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Showing entries 1 to 5

Displaying posts with tag: slaves (reset)

MySQL-5.6, GTID and binlogs on slaves
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Not much to add really to the bug I’ve filed here: bug#67099.

I personally can think of some very nasty consequences of applying this on the slaves I manage, and the reason I’m posting the bug is that while I guess this is too late to fix in 5.6 as it’s effectively a new feature, I’m sure many sites may bump into this and be somewhat disappointed if they want to use the new GTID feature and have several slaves.  Hence, if the fix/feature has to go into MySQL 5.7 then I hope it goes in sooner rather than later. We will see.

Updated: 2013-09-19

I probably should have updated this earlier but it does seem that Oracle have taken these comments on board. See: WL6559.  It looks like they

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Benchmarking MySQL Replication with Multi-Threaded Slaves
Employee_Team +4 Vote Up -0Vote Down
0 0 1 1145 6530 Homework 54 15 7660 14.0 Normal 0 false false false EN-US JA X-NONE

The objective of this benchmark is to measure the performance improvement achieved when enabling the Multi-Threaded Slave

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MySQL 5.6 Replication – New Early Access Features
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0 0 1 1037 5914 Homework 49 13 6938 14.0 Normal 0 false false false EN-GB JA X-NONE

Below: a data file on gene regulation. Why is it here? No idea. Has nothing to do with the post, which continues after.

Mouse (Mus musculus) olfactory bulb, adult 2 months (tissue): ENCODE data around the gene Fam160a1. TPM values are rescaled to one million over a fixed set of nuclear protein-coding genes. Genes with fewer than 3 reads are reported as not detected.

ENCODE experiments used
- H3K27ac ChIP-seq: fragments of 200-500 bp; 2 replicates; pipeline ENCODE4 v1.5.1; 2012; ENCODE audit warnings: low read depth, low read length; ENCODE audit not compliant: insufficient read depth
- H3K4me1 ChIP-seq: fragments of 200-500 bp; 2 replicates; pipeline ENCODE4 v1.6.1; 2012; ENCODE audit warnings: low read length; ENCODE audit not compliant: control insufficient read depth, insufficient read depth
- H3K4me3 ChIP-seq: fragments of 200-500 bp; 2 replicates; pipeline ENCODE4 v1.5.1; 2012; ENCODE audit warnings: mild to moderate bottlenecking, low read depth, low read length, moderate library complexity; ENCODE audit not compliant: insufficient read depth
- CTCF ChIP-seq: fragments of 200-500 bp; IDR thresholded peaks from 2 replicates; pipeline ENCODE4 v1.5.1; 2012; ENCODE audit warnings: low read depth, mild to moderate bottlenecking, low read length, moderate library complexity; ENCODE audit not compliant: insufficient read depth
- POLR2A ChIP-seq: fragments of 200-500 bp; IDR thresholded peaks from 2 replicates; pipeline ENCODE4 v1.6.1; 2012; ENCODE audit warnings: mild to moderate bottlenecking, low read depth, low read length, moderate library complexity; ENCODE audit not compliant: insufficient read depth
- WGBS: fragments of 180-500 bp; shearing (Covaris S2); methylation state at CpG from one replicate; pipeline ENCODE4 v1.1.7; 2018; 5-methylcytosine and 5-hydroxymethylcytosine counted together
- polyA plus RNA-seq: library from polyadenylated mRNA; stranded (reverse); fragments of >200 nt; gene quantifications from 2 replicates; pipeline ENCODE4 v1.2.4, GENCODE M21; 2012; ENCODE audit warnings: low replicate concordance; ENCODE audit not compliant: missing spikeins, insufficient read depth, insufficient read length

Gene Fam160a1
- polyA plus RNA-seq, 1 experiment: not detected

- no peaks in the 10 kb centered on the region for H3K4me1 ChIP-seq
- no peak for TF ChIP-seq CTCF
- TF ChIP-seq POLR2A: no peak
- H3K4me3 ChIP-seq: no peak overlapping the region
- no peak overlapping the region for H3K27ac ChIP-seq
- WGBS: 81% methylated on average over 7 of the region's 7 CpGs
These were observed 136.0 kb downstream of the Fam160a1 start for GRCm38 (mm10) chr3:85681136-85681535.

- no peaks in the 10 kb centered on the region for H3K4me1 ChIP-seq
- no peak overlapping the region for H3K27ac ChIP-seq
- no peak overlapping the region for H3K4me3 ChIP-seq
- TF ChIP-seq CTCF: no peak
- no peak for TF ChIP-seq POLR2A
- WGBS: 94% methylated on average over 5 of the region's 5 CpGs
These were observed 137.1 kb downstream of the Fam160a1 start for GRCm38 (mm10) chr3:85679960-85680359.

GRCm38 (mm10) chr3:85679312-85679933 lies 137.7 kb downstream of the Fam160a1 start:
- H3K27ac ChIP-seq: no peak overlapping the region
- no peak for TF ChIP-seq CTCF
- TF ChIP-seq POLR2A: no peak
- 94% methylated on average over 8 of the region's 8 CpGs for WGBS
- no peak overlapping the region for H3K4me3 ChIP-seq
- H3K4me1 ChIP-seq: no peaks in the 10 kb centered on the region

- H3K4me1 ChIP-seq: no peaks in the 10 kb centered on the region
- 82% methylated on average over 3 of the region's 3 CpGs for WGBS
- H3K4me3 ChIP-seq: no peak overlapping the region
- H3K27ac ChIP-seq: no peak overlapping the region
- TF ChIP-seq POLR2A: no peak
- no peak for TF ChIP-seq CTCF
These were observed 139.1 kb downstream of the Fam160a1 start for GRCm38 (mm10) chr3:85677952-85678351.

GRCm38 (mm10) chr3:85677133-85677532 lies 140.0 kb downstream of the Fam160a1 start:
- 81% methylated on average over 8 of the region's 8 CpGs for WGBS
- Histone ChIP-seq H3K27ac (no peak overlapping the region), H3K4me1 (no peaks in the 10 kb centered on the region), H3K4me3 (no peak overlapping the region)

0 0 1 204 1168 Homework 9 2 1370 14.0 Normal 0 false false false EN-GB JA X-NONE

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Beware Starting Slaves in the Position in the master.info file
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I’ve seen many a good DBA make the master of starting slaves from the position in the master.info file, most recently this week, that I want to bring it to everyone’s attention. Of course I mean the underlying issue and not the names of the DBA because that would be cruel.

In the typical scenario where this is an issue, the sequence of events is roughly the same with some small variation. A cold backup or a snapshot is restored onto a new server to build out a new slave. The binary log position from the master.info file, which is part of the backup, is used to start replication. Eventually after a short while, someone notices data discrepancies on the new slave compared to the master or replication stops due to an error.

The problem can be best looked by looking the slave status output in MySQL like below:

mysql> show slave
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Death of MySQL read replication highly exaggerated
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I know I’m a little late to the discussion, but Brian Aker posted a thought-provoking piece on the imminent death of MySQL replication to scale reads.  His premise is that memcached is so cool and scales so much better, that read replication scaling is going to become a think of the past.  Other MySQL community people, like Arjen and Farhan, chimed in too.

Now, I love memcached.  We use it as a vital layer in our datacenters, and we couldn’t live without it.  But it’s not a total solution to

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Showing entries 1 to 5

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